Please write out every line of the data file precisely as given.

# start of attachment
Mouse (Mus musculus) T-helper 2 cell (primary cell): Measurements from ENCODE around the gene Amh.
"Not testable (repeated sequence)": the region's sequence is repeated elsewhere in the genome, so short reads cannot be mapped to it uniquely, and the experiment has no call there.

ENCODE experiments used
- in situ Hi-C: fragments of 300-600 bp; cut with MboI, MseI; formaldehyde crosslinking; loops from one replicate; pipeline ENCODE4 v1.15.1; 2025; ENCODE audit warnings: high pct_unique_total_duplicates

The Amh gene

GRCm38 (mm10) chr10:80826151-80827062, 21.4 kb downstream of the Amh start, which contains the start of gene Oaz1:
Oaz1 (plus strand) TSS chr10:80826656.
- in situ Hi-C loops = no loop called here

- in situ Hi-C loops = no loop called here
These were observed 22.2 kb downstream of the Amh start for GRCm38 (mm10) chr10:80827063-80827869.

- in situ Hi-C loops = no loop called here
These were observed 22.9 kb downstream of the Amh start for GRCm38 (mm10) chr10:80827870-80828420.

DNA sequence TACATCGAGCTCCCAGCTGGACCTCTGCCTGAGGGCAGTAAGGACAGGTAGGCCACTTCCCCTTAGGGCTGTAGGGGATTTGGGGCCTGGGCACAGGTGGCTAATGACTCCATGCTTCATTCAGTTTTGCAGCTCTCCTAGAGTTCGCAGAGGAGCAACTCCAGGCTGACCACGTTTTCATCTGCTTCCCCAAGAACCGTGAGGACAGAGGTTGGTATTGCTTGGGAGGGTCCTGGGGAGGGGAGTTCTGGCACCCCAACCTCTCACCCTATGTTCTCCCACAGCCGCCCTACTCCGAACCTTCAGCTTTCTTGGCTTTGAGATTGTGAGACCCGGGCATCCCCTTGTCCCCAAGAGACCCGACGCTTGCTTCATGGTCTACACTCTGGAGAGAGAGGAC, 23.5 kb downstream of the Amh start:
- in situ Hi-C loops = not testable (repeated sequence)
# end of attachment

Mouse (Mus musculus) T-helper 2 cell (primary cell): Measurements from ENCODE around the gene Amh.
"Not testable (repeated sequence)": the region's sequence is repeated elsewhere in the genome, so short reads cannot be mapped to it uniquely, and the experiment has no call there.

ENCODE experiments used
- in situ Hi-C: fragments of 300-600 bp; cut with MboI, MseI; formaldehyde crosslinking; loops from one replicate; pipeline ENCODE4 v1.15.1; 2025; ENCODE audit warnings: high pct_unique_total_duplicates

The Amh gene

GRCm38 (mm10) chr10:80826151-80827062, 21.4 kb downstream of the Amh start, which contains the start of gene Oaz1:
Oaz1 (plus strand) TSS chr10:80826656.
- in situ Hi-C loops = no loop called here

- in situ Hi-C loops = no loop called here
These were observed 22.2 kb downstream of the Amh start for GRCm38 (mm10) chr10:80827063-80827869.

- in situ Hi-C loops = no loop called here
These were observed 22.9 kb downstream of the Amh start for GRCm38 (mm10) chr10:80827870-80828420.

DNA sequence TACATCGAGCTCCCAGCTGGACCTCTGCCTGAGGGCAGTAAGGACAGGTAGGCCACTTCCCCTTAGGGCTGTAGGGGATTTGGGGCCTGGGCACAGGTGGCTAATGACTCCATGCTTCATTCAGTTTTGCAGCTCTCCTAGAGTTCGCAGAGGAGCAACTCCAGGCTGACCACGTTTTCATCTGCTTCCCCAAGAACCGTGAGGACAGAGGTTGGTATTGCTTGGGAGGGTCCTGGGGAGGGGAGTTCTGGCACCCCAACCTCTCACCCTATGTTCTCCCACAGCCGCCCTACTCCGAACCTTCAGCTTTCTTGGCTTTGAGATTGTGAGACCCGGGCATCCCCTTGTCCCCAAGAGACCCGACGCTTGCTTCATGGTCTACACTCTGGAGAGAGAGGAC, 23.5 kb downstream of the Amh start:
- in situ Hi-C loops = not testable (repeated sequence)